Now that we are a few weeks into offseason practices, I thought I would take a few minutes to fill you in on how some the 2016 Carolina Panthers rookies are doing.
He is known as “Big Vern” and for good reason. Butler definitely looks the part of a NFL defensive tackle. Vernon saw extended playing time this week in the absence of KK Short. Butler was very impressive, even to the most casual observer. He has a tremendously quick first step that gets him in the backfield nearly instantaneously. The quickness of his feet reminds me so much of Warren Sapp. Lets hope the rest of his game can be at Sapp’s level as well.
The Panthers second round pick has seen more action than any other rookie on the team. Bradberry is on the field for the majority of first string reps, and some of the second string reps. Clearly, the Panthers are banking on him developing quickly and performing at an acceptable level this year. Bradberry seems confident in this role and mixes it up with the veteran receivers with no hesitation. He may be more physical than Josh Norman.
Worley is not getting quite the number of reps as Bradberry, but he is getting a fair amount. Most of his reps have come with the second and third string units. Worley doesn’t have quite the athleticism of Bradberry, making it more important for him to be technically sound. Steve Wilks can often be seen speaking to Worley after plays, going over the minutia of the position. Turning your shoulders, hand placement, keeping your hips level, and such.
Of all the rookie corners, Sanchez has struggled the most thus far. This is not a total surprise, as his smaller frame and increased responsibility as a nickel comes into play. As a nickel, he is charged with covering more than just an area of the field. It is crucial for him more than others to recognize screens and runs from the inside. Sanchez also has moved outside to cover larger receivers, and has not played as well as either Bradberry or Worley, especially against larger receivers.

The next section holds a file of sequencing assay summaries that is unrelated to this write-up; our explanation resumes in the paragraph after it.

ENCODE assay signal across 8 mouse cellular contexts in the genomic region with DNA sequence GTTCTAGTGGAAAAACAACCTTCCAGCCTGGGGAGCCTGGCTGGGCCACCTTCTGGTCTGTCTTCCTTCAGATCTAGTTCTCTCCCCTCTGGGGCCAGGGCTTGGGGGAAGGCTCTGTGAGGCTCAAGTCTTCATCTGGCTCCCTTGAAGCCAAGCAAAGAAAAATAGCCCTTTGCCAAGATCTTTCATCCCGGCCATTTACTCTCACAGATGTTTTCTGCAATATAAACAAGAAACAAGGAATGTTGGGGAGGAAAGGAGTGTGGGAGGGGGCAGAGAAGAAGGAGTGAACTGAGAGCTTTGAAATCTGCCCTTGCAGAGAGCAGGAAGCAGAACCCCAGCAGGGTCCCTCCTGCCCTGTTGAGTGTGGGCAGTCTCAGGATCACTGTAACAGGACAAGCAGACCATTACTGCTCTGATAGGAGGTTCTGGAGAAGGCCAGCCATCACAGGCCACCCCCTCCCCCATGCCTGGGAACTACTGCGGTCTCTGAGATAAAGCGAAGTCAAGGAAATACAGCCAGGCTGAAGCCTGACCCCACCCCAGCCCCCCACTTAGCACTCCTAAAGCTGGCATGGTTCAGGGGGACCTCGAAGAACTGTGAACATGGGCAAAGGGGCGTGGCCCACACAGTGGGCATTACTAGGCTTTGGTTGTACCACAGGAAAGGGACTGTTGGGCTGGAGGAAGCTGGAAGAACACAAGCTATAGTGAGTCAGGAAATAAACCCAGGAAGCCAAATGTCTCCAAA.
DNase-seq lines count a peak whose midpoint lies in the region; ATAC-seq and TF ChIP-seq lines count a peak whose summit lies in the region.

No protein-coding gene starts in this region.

Tight End Beau Sandland has been somewhat limited in OTA’s after tweaking his hamstring in rookie camp. Still, in individual drills he catches the ball well and has shown good speed. Until he can get more time in the team drills there is not much else to say.
There isn’t anything negative to say about Garrett. He runs good routes. He catches the ball. The problem is he hasn’t flashed enough to outshine his veteran competition. As soon as last year, Garrett would have been a shoe in to make this roster. Now, with the much higher level of competition, he may not. It is still early, and he still has the personal drive to improve. I am not counting him out.
Devon “Rockhead” Johnson
It is difficult to assess larger bruising running backs in OTA’s. Without contact, it is like trying to assess a NASCAR drivers behind a pace car. Johnson has shown the ability to catch out of the backfield, which is very important if he plans on replacing Mike Tolbert. However, until he can put a helmet on a linebacker, it remains to be seen what this kid brings to the table.
Jeremy Cash has spent his time with the third string unit mainly, at weakside linebacker. While his lighter frame is a negative in run support up the middle, he absolutely flies to the ball on screens and sweeps. Tuesday he instantly closed on the speedy RB Brandon Wegher on a screen pass. If he can put on 15 pounds of muscle without losing speed, I think the Panthers might really have a player on their hands.